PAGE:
Into a reactor provided with stirrer and jacket with heating medium is charged 284.46 grams (2.45 moles) of glycolide, 1,499.89 grams (14.7 moles) of p-dioxanone, 839.16 grams (7.35 moles) of ε-caprolactone, 2.93 mL of diethylene glycol and 3.16 mL of a 0.33 molar solution of stannous octoate in toluene. The reactor is put under vacuum and the vacuum is broken with nitrogen. The vacuum and nitrogen vacuum breaking step is repeated once more. The heating medium temperature is then raised to 190° C. for two hours, then lowered to 170° C. for 1 hour, then to 140° C. for an additional hour. 2,844.56 grams (24.507 moles) of molten glycolide is then added and the temperature is increased to 202° C. The reaction is exothermic and the batch temperature surpasses the heating medium temperature. This event is designated as the exotherm crossover. The reaction is terminated 40 minutes after the exotherm crossover. The polymer is discharged, ground and dried under vacuum for 18 hours at room temperature, followed by 24 hours at 107° C.

The molar composition of the polymer by 1 H NMR analysis was poly(caprolactone) PCL/poly(p-dioxanone) PDO/poly(glycolide) PGA 15/25/60. The weight average molecular weight (Mw) of the polymer was 83,000 and the inherent viscosity in hexafluoroisopropanol at a solution concentration of 0.1 g/dL was 1.57 dL/g. The melting point by DSC was 204° C. The heat of fusion was 47 J/g, with hot stage microscopy showing a majority of the sample crystallizing at 165-168° C.

The polymer was extruded into a monofilament suture using an extruder at 210° C., a pressure of 1,500 psi rotating at 5 RPM with melt entering a positive displacement pump operating at 215° C. with discharge through a 50 mil. hole die into a water quench bath at 10° C.

The filament exits the bath roll at a speed of 12 feet per minute. It is then drawn with a single roll operating at 20 feet per minute, followed by drawing by roll A operating at 22 feet per minute and roll B at 150 feet per minute. It passes through a convection oven at 149° C. while being drawn by roll C operating at 165 feet per minute and it is taken up on a winder. The unannealed fiber had the properties shown in Table 1.

              TABLE 1______________________________________  straight          straight knot knot   Youngdiam.  tensile stress   tens.                        tensile                               mod.  Elon.mils   (lbs)   Kpsi     lbs  (Kpsi) Kpsi  %______________________________________14     18.14   117.9    9.86 64.05  134.3 26.4______________________________________

The extruded fiber was annealed under nitrogen for six hours at 90° C. without relaxation at a ramp rate of 90° C. per hour. The properties after annealing are shown in Table 2.

              TABLE 2______________________________________  straight          straight knot knot   Youngdiam.  tensile stress   tens.                        tensile                               mod.  Elon.mils   (lbs)   Kpsi     lbs  (Kpsi) Kpsi  %______________________________________14.48  18.62   113.100  10.44                        63.520 179.0 27.2______________________________________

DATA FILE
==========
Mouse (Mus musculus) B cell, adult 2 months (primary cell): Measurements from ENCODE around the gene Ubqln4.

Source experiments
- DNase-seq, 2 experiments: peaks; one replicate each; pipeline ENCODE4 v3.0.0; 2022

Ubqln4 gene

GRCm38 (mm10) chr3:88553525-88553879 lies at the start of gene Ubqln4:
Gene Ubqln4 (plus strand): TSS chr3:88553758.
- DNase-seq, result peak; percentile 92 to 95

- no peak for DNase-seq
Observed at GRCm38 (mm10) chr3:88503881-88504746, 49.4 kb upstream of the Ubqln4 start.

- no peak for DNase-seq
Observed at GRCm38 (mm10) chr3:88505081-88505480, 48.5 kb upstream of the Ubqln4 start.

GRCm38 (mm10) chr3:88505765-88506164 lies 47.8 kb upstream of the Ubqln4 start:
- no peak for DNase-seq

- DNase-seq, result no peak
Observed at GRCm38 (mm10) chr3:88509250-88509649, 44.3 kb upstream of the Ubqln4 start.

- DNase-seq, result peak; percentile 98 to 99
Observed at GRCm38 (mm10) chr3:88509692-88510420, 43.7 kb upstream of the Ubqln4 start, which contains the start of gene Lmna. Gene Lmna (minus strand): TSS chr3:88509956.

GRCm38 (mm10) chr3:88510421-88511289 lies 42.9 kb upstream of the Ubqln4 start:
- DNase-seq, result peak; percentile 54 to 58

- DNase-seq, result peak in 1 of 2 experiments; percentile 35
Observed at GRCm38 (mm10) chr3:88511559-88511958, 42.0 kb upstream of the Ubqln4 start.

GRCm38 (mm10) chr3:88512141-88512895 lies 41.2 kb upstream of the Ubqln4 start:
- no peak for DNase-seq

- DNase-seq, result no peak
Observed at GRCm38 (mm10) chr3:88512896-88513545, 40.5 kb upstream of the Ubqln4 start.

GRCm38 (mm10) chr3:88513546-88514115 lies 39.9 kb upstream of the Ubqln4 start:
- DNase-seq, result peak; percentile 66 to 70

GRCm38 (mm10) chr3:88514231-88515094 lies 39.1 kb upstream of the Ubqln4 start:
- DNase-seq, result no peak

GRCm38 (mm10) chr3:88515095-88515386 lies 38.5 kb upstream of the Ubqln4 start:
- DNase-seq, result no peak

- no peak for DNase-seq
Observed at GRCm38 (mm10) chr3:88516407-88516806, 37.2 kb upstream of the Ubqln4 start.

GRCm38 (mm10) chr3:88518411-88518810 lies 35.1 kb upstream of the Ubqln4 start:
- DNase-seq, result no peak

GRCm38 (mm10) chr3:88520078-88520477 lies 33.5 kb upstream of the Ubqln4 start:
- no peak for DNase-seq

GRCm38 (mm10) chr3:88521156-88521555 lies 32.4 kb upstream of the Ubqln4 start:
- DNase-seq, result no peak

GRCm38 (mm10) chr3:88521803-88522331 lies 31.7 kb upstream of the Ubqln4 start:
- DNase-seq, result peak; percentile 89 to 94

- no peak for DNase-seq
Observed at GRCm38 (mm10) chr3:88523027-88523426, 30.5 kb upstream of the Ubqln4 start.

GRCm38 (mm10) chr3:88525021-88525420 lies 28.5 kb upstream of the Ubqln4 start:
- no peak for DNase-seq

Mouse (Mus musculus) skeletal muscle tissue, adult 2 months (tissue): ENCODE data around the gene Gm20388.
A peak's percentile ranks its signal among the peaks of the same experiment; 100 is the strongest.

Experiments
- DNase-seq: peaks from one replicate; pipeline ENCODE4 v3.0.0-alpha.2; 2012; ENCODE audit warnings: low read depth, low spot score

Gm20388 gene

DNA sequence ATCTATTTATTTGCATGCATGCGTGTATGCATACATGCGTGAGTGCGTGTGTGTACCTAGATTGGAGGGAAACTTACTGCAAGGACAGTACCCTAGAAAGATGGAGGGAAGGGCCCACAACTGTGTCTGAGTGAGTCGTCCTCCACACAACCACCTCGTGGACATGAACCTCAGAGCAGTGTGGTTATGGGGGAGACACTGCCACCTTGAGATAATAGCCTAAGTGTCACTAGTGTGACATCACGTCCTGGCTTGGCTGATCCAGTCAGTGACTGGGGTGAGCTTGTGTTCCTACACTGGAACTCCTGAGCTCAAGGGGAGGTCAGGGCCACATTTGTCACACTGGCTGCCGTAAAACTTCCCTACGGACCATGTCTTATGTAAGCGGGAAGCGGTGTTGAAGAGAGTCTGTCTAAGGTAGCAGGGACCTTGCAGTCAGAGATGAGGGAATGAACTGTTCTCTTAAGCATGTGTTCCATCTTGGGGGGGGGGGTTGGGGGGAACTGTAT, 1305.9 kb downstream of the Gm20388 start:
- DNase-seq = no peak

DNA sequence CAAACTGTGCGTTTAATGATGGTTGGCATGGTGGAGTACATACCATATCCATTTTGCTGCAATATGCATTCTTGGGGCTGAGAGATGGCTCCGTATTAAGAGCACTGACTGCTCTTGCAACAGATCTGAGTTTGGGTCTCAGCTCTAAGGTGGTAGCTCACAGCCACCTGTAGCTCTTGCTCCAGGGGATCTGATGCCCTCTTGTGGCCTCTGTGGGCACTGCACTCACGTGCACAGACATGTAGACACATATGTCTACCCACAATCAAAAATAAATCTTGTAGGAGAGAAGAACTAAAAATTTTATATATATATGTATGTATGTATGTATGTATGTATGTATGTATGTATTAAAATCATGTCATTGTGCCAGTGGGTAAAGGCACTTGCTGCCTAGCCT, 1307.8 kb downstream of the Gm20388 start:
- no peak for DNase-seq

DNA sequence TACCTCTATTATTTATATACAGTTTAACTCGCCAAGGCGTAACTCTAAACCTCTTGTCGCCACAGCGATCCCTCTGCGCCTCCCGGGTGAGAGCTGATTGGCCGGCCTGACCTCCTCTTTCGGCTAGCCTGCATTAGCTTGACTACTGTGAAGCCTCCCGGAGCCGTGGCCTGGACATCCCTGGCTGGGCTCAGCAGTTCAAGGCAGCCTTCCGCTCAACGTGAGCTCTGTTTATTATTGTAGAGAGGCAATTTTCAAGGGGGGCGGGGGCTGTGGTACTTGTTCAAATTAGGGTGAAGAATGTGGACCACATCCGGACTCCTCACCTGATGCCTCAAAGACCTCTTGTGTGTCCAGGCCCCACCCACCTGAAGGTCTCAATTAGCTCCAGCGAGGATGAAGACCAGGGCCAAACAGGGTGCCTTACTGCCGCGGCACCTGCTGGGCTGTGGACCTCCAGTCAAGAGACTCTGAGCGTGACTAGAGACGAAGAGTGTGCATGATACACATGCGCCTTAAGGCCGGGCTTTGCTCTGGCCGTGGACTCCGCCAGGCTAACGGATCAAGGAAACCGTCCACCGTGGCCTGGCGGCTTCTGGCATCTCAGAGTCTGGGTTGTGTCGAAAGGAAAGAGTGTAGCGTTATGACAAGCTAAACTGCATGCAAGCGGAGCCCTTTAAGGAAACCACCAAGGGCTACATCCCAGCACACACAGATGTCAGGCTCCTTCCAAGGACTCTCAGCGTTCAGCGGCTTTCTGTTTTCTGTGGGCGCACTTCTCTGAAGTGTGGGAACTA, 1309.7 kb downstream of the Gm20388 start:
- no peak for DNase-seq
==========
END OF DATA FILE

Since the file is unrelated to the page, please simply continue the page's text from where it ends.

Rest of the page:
Another set of fibers was annealed for six hours at 90° C. with 10% relaxation (Table 3).

              TABLE 3______________________________________  straight          straight knot knot   Youngdiam.  tensile stress   tens.                        tensile                               mod.  Elon.mils   (lbs)   Kpsi     lbs  (Kpsi) Kpsi  %______________________________________15     18.53   104.900  8.29 46.920 125.3 34.7______________________________________

In vitro breaking strength retention (BSR) was also determined. After immersion in buffer solution for 12 days at 40.9° C. the tensile strength dropped from 18.6 lbs down to 4.81 lbs, giving a BSR of 25.8%.

Example 2

Synthesis of a segmented polymer composed of ε-caprolactone and p-dioxanone at a 32:ε(mol/mol) composition with 55 mole % glycolide where the center segment is ε-caprolactone, and p-dioxanone, with end segments of glycolide

Into a reactor provided with stirrer and jacket with heating medium is charged 822.79 grams (7.21 moles) of ε-caprolactone, 1,562.47 grams (15.32 moles) of p-dioxanone, 3.42 mL of diethylene glycol and 3.16 mL of a 0.33 molar solution of stannous octoate in toluene. The reactor is put under vacuum and the vacuum is broken with nitrogen. The vacuum and nitrogen vacuum breaking step is repeated once more. The heating medium temperature is raised to 185° C. for 11/2 hours, then lowered to 160° C. for an 1 hour, then decreased to 140° C. for an additional hour. 784.42 grams (6.758 moles) of molten glycolide is added and the temperature is increased to 190° C. After 1/2 hour, the heating medium temperature is increased to 204° C. and 1,830.32 grams (15.76 moles) of molten glycolide is added. The reaction is exothermic and the batch temperature surpasses the heating medium temperature. This event is designated as the exotherm crossover. The reaction is terminated 45 minutes after the exotherm crossover. The polymer is discharged, ground and dried under vacuum for 18 hours at room temperature, followed by 24 hours at 110° C.